Raising the Strong-Willed Child

imageI became really spoiled after I had my first child. She was a very mild mannered, laid back, self soothing, smiling, loving baby. Everyone told me how lucky I was because she rarely cried, she was on a good sleeping schedule very early on, and as she grew she was easy to handle and well-mannered. Fast forward 5 years, and it was time for baby #2.

Almost immediately I could see the difference between my two girls. My new born was the complete opposite of her sister. She was very demanding, cried a lot, and wanted to be held all the time. Often times I would have to wear a Baby Bjourn with her in it to even wash dishes or sweep. Talk about stressing a mom out! When she turned about six months old, her impatience began. She wanted what she wanted, how she wanted, when she wanted or there was going to be trouble. Now, I’m a loving, stern, “because I said so” mom. We had a huge problem!

I loved my child, but I didn’t like her. GULP….that was hard to admit. I mean what kind of mom can say that?! I would literally sit on the porch stairs and cry almost every day and think “Lord, I can’t do this!” Luckily, one day while at the pediatrician’s office, I saw an article in a half ripped magazine that read “Conflicting Personalities in parents and their children.” I was intrigued. It covered intellectual parents vs. sporty child, neat parents vs. messy kid, laid back parent vs. strong willed child, among others.I quickly realized that my child was strong willed.

Strong willed children are often described as impatient, bossy, argumentative, manipulative, fussy, and difficult. I found many of these things to be true with my daughter. She had mood swings of anger and frustration and had a hard time expressing her anger in an appropriate way. She was always very particular about how things were going. She doesn’t like to wait for anything. She always wants to be right, and more importantly to prove me wrong. No amount of discipline would work. If I fussed, she shut down. If I begged, she shut down.  I could promise her the sun and the moon, but if I was going against her I was wasting my breath.Finally, after some research, I figured out a few things.

Strong-willed children need to feel like they’re understood and that their opinion matters. Sometimes all it takes for my child to snap out of her “mood” is for me to allow her to vent to me and explain why she’s feeling this way. I may not agree with how she’s acting, but usually I can understand and relate to her feelings. Verbalize to your child that you do understand! After that, suggest ways they may fix the situation, or offer another option that your child can agree with.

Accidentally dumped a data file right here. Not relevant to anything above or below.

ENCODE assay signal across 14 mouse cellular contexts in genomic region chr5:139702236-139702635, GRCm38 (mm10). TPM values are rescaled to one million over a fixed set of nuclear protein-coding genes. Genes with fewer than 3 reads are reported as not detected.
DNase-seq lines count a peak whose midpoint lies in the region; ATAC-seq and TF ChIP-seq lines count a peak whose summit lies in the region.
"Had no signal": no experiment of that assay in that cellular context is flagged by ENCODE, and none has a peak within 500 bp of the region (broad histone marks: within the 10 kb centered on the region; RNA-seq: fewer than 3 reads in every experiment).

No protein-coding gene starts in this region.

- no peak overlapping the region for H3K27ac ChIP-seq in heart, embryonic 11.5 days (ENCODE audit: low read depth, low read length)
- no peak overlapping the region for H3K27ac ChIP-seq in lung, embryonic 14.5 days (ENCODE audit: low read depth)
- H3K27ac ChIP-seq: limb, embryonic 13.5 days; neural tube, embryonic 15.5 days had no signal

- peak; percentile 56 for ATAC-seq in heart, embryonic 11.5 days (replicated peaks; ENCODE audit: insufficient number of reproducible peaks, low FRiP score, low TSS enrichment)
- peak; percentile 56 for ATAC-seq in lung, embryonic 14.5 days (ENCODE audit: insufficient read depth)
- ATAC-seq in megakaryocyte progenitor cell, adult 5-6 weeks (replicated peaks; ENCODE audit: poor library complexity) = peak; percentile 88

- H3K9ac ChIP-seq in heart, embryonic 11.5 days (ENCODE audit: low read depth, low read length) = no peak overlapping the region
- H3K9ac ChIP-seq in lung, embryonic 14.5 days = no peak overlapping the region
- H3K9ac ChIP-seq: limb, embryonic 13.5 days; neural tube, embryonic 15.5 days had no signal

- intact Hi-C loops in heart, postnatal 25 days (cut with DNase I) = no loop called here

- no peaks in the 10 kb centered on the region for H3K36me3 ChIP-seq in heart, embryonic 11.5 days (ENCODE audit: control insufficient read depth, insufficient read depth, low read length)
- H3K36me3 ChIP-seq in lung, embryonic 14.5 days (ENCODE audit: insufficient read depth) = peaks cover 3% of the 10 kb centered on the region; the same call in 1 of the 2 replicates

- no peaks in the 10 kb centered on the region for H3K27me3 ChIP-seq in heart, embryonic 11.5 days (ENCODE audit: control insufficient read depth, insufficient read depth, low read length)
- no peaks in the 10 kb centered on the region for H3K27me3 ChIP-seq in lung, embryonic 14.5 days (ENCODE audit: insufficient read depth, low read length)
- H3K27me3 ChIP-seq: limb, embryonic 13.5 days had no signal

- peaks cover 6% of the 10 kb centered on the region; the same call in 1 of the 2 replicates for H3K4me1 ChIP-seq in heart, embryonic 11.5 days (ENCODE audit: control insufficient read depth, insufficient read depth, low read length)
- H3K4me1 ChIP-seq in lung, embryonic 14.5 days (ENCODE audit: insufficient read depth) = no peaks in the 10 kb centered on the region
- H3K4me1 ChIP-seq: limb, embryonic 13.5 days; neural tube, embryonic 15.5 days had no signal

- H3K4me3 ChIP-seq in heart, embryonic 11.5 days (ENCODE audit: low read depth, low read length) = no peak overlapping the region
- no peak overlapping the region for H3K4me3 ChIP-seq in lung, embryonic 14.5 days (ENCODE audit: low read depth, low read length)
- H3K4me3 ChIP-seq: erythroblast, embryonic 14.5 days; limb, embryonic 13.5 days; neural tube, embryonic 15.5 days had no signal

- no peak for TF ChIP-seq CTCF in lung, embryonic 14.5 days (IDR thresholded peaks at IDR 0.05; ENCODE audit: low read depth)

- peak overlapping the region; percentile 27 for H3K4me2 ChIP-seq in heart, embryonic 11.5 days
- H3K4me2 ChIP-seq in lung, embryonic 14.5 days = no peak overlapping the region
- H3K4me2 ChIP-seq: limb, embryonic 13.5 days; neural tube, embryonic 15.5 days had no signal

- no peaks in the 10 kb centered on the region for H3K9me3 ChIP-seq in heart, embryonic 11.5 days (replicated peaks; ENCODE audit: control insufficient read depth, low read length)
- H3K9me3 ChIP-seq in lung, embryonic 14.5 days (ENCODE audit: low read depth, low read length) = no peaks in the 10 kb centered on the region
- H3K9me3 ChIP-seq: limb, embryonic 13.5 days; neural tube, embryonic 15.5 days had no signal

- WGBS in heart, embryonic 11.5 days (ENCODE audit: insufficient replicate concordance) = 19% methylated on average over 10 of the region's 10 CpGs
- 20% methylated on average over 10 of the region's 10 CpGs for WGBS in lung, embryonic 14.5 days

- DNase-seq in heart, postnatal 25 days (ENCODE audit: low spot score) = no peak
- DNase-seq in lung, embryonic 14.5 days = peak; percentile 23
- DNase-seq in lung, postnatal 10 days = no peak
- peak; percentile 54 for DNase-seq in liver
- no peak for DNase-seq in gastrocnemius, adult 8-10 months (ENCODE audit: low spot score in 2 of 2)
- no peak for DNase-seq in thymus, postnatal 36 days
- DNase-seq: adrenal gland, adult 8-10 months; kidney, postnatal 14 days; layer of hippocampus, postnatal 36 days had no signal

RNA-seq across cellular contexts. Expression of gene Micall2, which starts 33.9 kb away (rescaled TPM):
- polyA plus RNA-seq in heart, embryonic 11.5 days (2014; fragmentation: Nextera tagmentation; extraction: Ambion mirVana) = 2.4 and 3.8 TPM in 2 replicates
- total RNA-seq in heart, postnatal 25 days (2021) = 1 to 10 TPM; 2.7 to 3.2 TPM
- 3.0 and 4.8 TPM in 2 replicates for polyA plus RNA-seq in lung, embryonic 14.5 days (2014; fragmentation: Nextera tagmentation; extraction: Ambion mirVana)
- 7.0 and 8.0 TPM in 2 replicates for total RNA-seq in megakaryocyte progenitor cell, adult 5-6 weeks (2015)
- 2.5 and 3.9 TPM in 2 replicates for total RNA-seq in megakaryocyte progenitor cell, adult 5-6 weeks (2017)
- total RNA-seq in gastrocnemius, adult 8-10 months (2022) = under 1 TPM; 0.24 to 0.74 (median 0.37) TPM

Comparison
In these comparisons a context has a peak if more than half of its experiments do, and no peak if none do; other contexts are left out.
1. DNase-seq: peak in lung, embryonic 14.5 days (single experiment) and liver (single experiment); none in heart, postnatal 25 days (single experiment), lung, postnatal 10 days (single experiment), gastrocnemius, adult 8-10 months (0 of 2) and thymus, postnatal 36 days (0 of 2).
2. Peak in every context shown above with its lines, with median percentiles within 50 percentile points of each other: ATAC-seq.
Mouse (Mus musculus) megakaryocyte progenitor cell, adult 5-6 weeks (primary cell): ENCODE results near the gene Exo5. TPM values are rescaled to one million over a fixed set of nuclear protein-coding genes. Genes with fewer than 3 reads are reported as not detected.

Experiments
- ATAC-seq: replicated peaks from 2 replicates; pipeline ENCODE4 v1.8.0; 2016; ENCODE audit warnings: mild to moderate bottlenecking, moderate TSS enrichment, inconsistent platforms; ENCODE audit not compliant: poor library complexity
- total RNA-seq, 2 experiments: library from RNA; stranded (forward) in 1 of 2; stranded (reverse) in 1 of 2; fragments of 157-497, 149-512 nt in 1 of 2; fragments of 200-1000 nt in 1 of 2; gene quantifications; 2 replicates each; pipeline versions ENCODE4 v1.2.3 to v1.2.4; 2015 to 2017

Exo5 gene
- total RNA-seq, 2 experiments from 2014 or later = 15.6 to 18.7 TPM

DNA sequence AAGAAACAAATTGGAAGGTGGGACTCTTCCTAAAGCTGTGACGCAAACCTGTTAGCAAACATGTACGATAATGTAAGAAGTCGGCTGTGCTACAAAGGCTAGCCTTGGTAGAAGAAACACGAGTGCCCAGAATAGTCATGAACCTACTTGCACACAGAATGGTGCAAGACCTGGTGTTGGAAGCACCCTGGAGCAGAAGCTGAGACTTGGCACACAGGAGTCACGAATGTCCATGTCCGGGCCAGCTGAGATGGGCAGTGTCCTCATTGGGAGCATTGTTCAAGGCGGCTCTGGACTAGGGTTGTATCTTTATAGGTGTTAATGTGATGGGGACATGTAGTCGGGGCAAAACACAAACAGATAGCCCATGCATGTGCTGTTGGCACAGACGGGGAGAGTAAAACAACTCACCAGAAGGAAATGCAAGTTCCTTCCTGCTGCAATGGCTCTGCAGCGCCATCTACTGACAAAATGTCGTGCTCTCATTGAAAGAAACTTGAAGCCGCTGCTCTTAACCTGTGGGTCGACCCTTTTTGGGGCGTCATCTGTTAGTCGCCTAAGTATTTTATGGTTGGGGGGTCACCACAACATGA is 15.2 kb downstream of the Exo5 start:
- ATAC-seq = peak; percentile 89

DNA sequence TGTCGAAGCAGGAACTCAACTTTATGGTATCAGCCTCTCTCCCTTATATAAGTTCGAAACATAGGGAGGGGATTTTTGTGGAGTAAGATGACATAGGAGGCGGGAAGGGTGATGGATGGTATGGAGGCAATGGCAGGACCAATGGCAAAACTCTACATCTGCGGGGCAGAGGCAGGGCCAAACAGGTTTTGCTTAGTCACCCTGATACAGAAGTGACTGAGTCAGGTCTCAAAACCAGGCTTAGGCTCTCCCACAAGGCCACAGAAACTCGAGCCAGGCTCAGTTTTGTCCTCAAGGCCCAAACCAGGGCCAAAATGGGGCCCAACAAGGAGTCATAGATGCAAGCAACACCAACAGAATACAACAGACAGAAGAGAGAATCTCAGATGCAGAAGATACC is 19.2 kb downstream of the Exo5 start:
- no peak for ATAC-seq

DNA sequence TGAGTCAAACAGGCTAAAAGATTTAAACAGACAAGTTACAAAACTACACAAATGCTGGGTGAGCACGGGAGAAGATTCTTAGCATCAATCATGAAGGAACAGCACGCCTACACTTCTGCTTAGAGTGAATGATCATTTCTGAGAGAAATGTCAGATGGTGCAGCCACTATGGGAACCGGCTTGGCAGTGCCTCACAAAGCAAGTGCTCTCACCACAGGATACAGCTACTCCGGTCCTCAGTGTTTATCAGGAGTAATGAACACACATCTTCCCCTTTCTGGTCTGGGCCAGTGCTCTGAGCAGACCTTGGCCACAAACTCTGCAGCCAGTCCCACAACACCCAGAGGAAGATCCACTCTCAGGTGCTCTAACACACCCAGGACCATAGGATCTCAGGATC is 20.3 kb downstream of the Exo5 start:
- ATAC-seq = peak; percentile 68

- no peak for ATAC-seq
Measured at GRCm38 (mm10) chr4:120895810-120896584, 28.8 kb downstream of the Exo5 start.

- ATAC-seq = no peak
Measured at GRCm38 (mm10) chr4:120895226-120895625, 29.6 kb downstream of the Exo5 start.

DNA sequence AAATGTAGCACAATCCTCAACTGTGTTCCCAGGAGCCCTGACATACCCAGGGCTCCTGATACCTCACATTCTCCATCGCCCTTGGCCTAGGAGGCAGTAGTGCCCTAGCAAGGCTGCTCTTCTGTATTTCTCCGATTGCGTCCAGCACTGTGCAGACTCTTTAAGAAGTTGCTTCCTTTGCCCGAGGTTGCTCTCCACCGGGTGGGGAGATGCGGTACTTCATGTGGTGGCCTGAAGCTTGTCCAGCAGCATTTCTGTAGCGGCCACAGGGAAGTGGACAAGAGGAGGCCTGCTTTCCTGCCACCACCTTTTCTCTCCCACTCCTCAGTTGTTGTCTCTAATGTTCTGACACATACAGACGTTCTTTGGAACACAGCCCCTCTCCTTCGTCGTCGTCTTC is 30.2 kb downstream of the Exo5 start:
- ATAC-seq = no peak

Getting cooperation with your child usually requires giving them choices, but only offer them choices that still end in the desired result. For instance, I have  a list of certain things that must be done every night before my daughter can go to bed. It’s up to her in what order she does them and how long it takes her do them. She is in control of her time. If she takes too long, her TV or free time decreases.

Make sure they know what to expect. From my experience, my child does so much better when she knows ahead of time if something is changing. For example, if every Tuesday night the family goes to the grandparents’ to eat dinner, but this Tuesday night you have a business meeting to attend, let your child know ahead of time and explain why you’re not going to Grandma’s and that the family will go the next Tuesday. Generally, my daughter will be much more level headed and calm because she was included in the plan making. Crisis averted.

Stand your ground. It can be really easy to give in and let your child have their way because you’re tired of hearing the fussing, but if it’s an issue that you feel matters don’t back down! You certainly want your child to feel that they’re a vital part of your family and can have their own opinion. They need to realize tho that you are the commander and chief and have their best interest at heart. With that being said….

Realize that everything isn’t life or death. If your child wants to wear her fuzzy pink sweater with her green and purple polka dotted shorts and black and white Mary Jane’s….who cares. She needs to figure out her own style! Anyone that has kids can relate! If she refuses to eat her dinner, explain to her that she will be hungry if she doesn’t eat and if she still refuses to eat, let her go to bed. She will soon realize, and hopefully learn, that she doesn’t like being hungry and will eat her dinner from now on.

Happily, my daughter and I now get along amazingly (most of the time). And it’s wonderful! I see her being a leader and doing great things one day! Smart, determined, organized, outspoken, and self-assured….sounds like a natural born world changer to me!

Whew!! That was alot guys! If you’ve made it through this L O N G post, thank you!! This post is really close to my heart and I hope it helps someone.

If you have any similar stories, or suggestions, or questions, please drop me a comment!

Love to you all! XOXO

Desiree

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